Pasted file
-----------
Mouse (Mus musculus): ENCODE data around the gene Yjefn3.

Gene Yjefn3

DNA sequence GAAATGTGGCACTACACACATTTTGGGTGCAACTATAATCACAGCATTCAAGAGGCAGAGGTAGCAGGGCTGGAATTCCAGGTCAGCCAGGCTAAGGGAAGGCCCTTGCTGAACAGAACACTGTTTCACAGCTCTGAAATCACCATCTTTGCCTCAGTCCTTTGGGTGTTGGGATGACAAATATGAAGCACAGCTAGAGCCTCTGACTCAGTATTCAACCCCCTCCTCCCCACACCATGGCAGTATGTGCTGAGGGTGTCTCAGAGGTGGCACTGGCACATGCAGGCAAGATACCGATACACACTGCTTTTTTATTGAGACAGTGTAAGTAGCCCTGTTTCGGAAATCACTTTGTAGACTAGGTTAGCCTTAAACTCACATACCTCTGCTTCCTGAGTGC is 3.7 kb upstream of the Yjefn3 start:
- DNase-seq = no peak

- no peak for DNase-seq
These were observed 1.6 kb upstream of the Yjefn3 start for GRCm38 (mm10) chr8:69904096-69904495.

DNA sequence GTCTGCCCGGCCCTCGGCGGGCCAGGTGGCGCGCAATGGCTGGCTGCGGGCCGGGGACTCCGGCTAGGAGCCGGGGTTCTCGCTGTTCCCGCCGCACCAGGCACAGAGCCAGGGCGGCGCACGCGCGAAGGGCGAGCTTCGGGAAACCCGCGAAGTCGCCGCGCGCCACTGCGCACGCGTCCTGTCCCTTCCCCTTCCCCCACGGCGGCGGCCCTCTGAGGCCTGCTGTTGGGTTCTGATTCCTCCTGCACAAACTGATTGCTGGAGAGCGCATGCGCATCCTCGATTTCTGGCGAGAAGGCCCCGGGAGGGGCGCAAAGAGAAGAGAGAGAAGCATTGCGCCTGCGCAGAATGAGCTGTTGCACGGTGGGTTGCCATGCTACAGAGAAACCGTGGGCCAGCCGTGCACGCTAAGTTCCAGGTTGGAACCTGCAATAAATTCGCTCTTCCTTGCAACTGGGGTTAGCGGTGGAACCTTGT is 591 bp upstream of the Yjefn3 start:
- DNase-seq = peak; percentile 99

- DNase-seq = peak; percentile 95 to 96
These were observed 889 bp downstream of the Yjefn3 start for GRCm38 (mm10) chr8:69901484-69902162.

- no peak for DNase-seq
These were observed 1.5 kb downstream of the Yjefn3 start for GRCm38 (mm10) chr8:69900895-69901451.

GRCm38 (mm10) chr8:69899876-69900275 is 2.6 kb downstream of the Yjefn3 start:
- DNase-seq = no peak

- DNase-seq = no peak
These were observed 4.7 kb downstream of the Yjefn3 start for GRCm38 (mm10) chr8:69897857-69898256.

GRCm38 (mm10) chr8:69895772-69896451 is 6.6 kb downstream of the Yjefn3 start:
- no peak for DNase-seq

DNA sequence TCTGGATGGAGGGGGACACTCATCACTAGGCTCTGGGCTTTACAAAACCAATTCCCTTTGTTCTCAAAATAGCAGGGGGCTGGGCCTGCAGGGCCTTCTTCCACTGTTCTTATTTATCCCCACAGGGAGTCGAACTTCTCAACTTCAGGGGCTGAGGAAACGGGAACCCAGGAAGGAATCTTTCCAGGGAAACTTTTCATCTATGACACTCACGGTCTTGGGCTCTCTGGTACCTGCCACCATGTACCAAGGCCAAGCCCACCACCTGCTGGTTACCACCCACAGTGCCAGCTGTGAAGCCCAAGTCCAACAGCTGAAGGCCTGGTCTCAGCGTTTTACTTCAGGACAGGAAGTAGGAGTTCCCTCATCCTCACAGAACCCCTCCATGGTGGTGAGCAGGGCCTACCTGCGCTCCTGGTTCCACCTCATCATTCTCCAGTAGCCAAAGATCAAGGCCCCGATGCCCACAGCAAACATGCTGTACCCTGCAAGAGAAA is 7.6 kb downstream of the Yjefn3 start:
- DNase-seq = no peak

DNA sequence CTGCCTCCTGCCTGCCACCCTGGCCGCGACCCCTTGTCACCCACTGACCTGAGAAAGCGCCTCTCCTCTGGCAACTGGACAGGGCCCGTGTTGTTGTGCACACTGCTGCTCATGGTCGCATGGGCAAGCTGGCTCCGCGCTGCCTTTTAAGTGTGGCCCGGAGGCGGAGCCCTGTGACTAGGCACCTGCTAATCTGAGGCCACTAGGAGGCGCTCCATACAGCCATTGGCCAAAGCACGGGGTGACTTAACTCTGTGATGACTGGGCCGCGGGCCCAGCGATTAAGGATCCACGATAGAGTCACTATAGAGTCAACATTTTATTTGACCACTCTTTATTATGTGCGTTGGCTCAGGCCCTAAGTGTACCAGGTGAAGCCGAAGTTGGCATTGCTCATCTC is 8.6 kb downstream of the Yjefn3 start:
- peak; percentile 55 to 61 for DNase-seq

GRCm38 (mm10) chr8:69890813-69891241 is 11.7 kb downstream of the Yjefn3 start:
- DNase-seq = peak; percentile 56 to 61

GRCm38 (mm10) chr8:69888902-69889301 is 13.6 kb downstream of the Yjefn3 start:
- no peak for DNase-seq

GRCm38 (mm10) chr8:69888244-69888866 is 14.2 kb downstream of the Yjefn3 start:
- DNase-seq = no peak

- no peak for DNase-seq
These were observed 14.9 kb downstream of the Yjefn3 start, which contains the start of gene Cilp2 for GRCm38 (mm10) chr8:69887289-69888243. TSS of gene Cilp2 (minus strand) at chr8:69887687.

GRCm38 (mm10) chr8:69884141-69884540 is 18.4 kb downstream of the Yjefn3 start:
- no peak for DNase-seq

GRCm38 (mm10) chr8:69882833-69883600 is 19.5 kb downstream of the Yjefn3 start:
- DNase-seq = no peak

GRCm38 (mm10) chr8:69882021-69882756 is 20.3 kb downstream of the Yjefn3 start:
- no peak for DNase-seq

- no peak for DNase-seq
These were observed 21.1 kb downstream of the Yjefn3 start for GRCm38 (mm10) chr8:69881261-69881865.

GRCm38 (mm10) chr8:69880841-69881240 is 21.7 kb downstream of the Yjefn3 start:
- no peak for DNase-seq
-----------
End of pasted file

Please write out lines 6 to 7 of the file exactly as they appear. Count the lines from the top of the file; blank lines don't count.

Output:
These were observed 1.6 kb upstream of the Yjefn3 start for GRCm38 (mm10) chr8:69904096-69904495.

DNA sequence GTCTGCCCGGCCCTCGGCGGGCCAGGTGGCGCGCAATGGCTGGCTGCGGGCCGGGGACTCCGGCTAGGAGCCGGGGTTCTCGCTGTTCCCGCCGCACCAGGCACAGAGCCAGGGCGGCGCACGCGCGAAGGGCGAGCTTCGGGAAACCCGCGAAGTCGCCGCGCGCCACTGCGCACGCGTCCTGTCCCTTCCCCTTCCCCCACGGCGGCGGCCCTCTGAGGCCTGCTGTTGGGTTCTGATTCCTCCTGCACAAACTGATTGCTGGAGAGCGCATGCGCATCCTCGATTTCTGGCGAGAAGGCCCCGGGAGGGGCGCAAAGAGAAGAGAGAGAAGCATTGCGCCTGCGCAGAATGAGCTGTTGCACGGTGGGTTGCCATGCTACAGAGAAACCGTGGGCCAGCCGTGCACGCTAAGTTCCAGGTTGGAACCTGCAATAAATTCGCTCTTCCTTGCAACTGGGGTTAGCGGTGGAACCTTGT is 591 bp upstream of the Yjefn3 start: